MANILA, Philippines (July 24 2012) - Flattering the Filipino people no end, President Aquino gave the nation reasons to hope for better life as he delivered his third annual report to the nation yesterday, telling his “bosses” the people that significant changes have been achieved “because in unity nothing is impossible.”
In his State of the Nation Address (SONA), delivered in Filipino and which lasted for about one-and-a-half hours, the President also assured the people that the fight against corruption would ensure fair justice and prove that “there are no poor where there are no corrupt in government.”
He said the people should not just “forgive and forget” as he recited a list of gains achieved by his administration because of proper allocation of resources.
Aquino, who won on a platform of people power and volunteerism in 2010, also took the opportunity to rouse the people from apathy and make them participate more actively in improving their lives.
“I stand before you today as the face of a government that knows you as its boss and draws its strength from you. I am only here to narrate the changes that you yourselves have made possible,” he said.
“I repeat: what was once thought impossible is now possible. I stand before you today and tell you: This is not my SONA. You made this happen. This is the SONA of the Filipino nation,” he said.
The President had been saying he is bent on making growth inclusive – meaning to make every Filipino feel the effects of economic developments brought about by better governance.
His campaign two years ago was anchored on this platform and he told the people this had bore fruits as underpinned by positive ratings and perception from foreign agencies and governments.
“This is why, to all the nurses, midwives, or doctors who chose to serve in the barrios; to each new graduate who has chosen to work for the government; to each Filipino athlete who proudly carries the flag in any corner of the globe, to each government official who renders true and honest service: You made this change possible. So whenever I come face to face with a mother who tells me, ‘Thank you, my child has been vaccinated,’ I respond: You made this happen,” Aquino said.
“Whenever I come face to face with a child who tells me, ‘Thank you for the paper, for the pencils, for the chance to study,’ I respond: You made this happen. Whenever I come face to face with an OFW who tells me, ‘Thank you, because I can once again dream of growing old in the Philippines,’ I respond: You made this happen,” he said.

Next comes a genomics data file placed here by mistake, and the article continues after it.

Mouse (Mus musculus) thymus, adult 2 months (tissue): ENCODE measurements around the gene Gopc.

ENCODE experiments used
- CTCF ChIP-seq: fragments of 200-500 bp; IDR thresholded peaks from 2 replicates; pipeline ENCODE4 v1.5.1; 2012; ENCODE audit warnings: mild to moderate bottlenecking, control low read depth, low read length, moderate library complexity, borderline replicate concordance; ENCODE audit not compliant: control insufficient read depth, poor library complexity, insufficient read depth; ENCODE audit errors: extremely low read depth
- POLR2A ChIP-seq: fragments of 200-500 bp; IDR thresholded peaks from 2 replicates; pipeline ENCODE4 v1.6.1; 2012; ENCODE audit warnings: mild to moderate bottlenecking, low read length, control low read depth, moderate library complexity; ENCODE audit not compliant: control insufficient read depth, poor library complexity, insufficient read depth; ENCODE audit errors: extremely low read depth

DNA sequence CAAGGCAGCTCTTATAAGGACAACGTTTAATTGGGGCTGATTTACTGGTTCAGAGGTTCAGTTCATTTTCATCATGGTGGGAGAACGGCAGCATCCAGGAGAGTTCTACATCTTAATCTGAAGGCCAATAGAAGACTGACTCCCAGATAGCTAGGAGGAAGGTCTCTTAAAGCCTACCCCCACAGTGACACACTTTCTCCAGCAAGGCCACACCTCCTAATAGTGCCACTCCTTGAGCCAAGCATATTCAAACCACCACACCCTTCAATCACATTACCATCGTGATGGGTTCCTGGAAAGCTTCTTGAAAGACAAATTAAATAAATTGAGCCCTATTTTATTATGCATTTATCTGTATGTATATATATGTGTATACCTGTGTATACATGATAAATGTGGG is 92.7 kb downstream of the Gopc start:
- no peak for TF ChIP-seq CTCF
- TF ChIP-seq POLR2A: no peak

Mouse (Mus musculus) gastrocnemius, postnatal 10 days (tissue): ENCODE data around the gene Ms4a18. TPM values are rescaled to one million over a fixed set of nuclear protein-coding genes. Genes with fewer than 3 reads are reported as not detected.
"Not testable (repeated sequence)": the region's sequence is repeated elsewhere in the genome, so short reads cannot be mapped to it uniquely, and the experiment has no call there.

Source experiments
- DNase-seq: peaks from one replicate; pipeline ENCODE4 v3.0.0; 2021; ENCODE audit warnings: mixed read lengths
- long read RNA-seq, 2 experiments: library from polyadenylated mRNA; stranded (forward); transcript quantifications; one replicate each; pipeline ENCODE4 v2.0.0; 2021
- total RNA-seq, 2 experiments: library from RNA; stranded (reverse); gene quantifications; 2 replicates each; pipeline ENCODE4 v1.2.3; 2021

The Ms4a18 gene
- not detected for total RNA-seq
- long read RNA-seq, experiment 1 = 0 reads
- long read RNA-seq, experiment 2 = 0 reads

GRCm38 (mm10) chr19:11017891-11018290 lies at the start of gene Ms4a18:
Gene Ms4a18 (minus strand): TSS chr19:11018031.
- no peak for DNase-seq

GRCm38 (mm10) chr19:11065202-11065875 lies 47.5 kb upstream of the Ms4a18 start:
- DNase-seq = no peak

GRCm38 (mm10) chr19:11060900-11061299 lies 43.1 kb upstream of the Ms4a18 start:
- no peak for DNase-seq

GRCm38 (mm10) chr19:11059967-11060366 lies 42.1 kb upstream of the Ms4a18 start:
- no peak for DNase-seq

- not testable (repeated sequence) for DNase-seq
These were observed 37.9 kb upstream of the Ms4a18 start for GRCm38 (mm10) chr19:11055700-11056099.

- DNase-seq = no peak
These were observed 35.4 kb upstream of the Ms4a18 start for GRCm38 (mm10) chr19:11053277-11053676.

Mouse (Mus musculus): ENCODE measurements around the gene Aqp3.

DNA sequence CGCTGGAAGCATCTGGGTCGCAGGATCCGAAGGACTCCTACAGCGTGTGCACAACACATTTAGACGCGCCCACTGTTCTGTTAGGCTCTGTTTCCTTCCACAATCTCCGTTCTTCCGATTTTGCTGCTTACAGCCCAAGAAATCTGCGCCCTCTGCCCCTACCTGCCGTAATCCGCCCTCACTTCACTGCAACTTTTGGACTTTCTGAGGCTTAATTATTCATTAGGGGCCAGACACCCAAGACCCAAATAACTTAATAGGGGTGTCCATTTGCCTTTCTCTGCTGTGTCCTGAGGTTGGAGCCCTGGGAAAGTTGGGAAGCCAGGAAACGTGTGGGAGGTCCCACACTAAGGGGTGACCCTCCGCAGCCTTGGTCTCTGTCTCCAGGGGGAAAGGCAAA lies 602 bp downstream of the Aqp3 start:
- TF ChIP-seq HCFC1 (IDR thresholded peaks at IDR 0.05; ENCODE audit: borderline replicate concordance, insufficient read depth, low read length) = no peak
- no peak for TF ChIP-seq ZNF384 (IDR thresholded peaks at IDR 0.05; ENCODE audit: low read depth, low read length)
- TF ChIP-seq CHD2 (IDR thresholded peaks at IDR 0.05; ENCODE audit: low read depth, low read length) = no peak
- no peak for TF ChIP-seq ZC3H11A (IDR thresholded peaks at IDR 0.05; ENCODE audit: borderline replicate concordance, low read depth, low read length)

“Whenever I come face to face with a Filipino who says, ‘Thank you, I thought that we would never have electricity in our sitio. I never imagined living to see the light,’ I respond: You made this happen. Whenever I come face to face with any farmer, teacher, pilot, engineer, driver, call center agent, or any normal Filipino; to every Juan and Juana dela Cruz who says, ‘Thank you for this change,’ I respond: You made this happen,” Aquino said.
The President gave these statements toward the end of his speech apparently to highlight the need for people’s continued support for the administration to sustain the momentum.
“I remember well those early days when we first started working. I was keenly aware of the heavy burden we would face. And I was among those who wondered: Is it possible to fix a system this broken?” he asked.
“This is what I have learned in the 25 months I have served as your president: Nothing is impossible. Nothing is impossible, because if the Filipino people see that they are the only bosses of their government, they will carry you, they will guide you, they themselves will lead you towards meaningful change,” he said.
“It isn’t impossible for the Philippines to become the first country in Southeast Asia to provide free vaccines for the rotavirus. It isn’t impossible for the Philippines to stand strong and say, ‘The Philippines is for Filipinos—and we are ready to defend it.’ It is not impossible for the Filipino who for so long had kept his head bowed upon meeting a foreigner—it is not impossible for the Filipino, today, to stand with his head held high and bask in the admiration of the world. In these times—is it not great to be a Filipino?” the President said.
Forgive and forget not
While the President enumerated the changes that occurred in his two years in office – from the prospect of rice self-sufficiency to zero backlog in classrooms and books to better health care – he acknowledged there was much to be done and warned those who are still involved in wrongdoings, even local officials, that their happy days are over.